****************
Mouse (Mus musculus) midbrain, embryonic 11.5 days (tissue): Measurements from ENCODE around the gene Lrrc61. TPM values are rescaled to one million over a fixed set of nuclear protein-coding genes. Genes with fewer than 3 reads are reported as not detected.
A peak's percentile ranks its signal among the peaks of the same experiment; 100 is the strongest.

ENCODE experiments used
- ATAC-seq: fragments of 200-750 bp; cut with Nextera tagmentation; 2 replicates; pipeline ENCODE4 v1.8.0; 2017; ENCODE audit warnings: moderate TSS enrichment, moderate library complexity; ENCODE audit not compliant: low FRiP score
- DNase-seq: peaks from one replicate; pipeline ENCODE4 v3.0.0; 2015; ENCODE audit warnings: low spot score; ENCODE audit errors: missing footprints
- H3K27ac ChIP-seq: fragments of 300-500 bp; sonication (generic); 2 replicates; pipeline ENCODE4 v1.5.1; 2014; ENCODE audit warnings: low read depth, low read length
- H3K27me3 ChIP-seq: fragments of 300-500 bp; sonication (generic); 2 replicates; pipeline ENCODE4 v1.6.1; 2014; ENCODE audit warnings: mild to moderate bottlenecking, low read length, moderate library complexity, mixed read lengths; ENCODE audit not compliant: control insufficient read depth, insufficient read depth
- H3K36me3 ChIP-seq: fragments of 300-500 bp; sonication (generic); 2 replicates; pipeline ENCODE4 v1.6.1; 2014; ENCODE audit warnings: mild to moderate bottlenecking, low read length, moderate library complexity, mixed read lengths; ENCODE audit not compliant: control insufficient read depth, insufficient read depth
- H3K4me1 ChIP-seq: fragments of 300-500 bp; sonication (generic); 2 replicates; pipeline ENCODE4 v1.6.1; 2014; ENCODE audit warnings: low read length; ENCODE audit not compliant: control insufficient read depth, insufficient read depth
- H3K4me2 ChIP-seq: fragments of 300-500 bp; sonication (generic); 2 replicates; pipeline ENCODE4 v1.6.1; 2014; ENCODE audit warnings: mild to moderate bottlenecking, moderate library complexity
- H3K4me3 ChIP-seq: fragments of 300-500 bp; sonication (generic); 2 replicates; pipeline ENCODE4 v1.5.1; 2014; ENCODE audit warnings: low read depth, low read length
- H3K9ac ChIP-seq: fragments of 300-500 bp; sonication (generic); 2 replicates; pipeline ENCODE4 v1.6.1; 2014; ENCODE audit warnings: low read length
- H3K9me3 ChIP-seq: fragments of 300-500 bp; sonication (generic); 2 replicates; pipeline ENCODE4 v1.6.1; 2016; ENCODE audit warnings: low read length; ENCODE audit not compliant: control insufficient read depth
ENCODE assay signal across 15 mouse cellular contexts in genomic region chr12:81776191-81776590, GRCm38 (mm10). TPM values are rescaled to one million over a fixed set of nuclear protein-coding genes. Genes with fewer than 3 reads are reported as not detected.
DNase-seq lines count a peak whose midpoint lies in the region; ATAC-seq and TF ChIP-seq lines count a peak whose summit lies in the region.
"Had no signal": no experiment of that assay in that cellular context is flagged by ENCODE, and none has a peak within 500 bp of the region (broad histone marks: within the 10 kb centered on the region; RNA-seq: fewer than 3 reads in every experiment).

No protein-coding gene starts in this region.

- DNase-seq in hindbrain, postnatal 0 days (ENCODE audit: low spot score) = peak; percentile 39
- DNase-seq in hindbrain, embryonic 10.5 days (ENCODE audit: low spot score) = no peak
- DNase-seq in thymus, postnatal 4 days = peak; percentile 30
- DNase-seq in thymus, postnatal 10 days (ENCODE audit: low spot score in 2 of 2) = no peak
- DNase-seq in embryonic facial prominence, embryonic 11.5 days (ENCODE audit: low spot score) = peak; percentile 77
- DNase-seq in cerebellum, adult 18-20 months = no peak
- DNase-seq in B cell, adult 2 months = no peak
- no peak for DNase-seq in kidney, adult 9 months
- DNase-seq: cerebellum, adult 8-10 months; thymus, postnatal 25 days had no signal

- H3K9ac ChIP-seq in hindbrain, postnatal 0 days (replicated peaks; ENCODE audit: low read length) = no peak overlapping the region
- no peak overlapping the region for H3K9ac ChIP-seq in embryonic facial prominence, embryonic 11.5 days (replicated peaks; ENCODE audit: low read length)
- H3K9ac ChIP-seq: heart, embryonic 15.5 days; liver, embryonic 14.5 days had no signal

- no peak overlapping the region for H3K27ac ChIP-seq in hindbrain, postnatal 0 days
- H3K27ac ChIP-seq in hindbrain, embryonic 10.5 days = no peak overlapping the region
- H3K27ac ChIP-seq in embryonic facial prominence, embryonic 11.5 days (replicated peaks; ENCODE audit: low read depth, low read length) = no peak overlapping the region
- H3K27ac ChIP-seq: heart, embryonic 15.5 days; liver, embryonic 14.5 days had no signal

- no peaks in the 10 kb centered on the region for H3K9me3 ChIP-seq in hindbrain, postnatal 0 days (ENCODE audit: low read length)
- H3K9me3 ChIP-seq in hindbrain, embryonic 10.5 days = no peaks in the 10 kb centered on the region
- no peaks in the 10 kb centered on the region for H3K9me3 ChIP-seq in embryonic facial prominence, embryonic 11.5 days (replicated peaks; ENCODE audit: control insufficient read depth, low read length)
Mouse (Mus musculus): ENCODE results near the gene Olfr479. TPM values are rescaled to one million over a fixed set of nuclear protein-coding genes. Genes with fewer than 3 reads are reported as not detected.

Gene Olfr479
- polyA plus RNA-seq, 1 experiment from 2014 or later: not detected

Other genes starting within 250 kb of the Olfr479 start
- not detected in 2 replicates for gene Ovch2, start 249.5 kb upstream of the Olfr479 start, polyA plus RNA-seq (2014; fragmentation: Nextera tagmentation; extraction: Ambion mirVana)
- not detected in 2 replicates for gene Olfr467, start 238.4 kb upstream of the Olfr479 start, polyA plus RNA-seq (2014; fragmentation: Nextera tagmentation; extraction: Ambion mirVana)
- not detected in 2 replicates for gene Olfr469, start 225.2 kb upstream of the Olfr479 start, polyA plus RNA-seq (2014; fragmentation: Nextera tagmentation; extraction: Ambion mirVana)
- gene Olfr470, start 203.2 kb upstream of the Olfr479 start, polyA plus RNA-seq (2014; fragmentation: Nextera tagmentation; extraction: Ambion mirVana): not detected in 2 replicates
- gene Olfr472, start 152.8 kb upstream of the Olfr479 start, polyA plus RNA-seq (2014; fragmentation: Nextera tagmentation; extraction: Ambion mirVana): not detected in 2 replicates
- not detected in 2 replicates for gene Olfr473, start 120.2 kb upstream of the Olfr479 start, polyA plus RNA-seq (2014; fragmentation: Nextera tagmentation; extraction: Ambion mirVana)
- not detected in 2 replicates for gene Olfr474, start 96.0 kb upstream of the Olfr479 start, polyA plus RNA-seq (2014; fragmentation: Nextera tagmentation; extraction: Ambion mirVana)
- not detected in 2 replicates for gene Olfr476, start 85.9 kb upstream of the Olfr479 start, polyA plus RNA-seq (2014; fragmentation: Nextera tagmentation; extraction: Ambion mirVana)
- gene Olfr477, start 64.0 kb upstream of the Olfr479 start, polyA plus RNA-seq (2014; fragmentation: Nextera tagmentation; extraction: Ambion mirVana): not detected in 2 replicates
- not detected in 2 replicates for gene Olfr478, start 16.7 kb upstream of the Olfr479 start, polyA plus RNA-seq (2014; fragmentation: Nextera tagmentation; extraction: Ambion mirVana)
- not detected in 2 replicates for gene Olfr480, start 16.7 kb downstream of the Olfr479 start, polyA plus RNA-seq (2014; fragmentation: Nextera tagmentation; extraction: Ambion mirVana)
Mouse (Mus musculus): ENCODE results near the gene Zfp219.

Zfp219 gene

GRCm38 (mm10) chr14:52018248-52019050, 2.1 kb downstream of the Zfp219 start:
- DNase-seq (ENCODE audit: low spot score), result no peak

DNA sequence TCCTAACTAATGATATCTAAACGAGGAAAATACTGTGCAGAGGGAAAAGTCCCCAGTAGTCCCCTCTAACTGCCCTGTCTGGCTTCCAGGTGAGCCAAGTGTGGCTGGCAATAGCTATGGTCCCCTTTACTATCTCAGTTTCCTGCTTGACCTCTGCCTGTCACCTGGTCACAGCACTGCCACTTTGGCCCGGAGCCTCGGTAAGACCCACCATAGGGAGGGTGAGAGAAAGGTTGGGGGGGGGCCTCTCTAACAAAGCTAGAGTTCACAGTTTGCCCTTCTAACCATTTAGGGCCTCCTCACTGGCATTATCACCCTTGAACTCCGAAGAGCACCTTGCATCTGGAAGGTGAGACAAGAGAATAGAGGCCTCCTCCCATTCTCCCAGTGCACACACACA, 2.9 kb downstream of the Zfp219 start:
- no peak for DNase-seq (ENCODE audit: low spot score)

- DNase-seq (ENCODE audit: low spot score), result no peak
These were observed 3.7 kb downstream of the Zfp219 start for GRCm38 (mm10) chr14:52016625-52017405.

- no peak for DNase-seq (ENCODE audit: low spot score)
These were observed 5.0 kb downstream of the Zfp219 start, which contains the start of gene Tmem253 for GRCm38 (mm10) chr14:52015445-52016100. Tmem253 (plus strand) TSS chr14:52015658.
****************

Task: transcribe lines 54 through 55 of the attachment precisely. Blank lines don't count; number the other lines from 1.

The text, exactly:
GRCm38 (mm10) chr14:52018248-52019050, 2.1 kb downstream of the Zfp219 start:
- DNase-seq (ENCODE audit: low spot score), result no peak